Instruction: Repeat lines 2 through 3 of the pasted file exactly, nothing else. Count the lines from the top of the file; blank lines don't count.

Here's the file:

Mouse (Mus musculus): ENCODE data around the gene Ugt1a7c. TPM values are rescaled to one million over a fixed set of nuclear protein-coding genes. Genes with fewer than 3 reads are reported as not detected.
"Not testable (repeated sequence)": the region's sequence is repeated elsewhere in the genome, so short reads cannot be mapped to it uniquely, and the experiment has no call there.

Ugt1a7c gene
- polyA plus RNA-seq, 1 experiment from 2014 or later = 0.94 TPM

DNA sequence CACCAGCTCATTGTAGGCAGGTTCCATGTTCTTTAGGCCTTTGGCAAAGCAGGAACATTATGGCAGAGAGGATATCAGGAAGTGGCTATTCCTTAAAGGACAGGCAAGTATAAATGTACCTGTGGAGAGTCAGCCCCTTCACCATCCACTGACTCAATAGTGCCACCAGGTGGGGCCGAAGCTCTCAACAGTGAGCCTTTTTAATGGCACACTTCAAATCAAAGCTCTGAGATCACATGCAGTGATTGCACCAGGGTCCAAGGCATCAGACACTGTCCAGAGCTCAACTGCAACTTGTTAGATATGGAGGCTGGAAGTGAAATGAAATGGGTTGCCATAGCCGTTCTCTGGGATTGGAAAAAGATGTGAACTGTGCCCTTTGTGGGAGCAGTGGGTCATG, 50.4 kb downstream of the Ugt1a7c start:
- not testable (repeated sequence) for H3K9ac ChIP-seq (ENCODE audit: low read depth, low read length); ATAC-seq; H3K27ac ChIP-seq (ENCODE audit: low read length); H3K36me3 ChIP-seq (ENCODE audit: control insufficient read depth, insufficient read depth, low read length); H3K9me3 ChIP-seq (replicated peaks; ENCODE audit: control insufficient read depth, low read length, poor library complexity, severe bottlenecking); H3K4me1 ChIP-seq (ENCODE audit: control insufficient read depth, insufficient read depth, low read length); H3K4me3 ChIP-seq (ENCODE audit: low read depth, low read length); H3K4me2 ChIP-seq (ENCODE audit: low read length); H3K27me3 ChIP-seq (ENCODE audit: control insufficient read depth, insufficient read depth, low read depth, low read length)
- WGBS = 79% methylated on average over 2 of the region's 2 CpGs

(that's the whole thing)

"Not testable (repeated sequence)": the region's sequence is repeated elsewhere in the genome, so short reads cannot be mapped to it uniquely, and the experiment has no call there.

Ugt1a7c gene